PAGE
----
The lawyer of an innocent man who was battered and then framed by a corrupt police officer described the attacker as the “ringleader of a criminal enterprise”.
Mark Bamber was at home with his partner when he was beaten to the floor and left bleeding heavily by PC Darren McIntyre.
McIntyre and his colleagues, PCs Garrie Burke, Laura Grant and Lauren Buchanan-Lloyd, then tried to hide evidence and frame Mr Bamber for assaulting a police officer.
READ MORE:Girlfriend of man battered by crooked cop saw ‘fear in his eyes’ and blood everywhere
McIntyre, 47, was yesterday jailed for a total of 19 months after being convicted of assault causing actual bodily harm and perverting the course of justice at Liverpool Crown Court.
After the conclusion of the case Mr Bamber’s solicitor Iain Gould, of DPP Law, said: “McIntyre was both the thug who assaulted my client and the ringleader of the criminal enterprise which he and his colleagues embarked upon to cover it up.
“He deserves this punishment, which I trust will send a powerful message to all other officers who think that they are above the law.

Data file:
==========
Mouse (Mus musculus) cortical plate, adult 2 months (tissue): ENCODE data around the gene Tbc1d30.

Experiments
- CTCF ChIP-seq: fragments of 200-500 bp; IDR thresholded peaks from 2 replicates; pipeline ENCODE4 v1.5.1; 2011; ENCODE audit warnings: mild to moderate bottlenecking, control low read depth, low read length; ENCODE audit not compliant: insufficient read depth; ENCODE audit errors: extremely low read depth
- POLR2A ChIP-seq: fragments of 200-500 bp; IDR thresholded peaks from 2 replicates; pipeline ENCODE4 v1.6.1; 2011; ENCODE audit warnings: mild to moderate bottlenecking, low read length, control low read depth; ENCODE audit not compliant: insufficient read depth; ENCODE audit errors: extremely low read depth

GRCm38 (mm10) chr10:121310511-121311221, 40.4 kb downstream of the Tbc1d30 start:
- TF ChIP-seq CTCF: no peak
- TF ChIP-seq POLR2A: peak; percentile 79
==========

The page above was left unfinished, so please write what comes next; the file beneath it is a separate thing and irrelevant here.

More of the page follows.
Blood on the floor after Mark Bamber, 52, was assaulted by Merseyside Police Constable Darren McIntyre (Image: Mark Bamber)
“This type of Police corruption the attempt to frame a person who is in fact a victim of Police violence – has been around for generations, but has now been dragged into the full light of day by modern technology.
“Let us hope that Policing culture itself continues to change with the times, and that next time it is not the cameras which catch the likes of ex-PC McIntyre in the act, but his own colleagues who should have arrested him on the spot, but in fact did worse than nothing, conspiring in his attempt to criminalise an innocent man.
Mr Bamber’s girlfriend previously told the ECHO how she saw “fear” in her boyfriend’s eyes when she found him on the floor and pinned down by McIntyre during the incident in the early hours of June 19, 2019.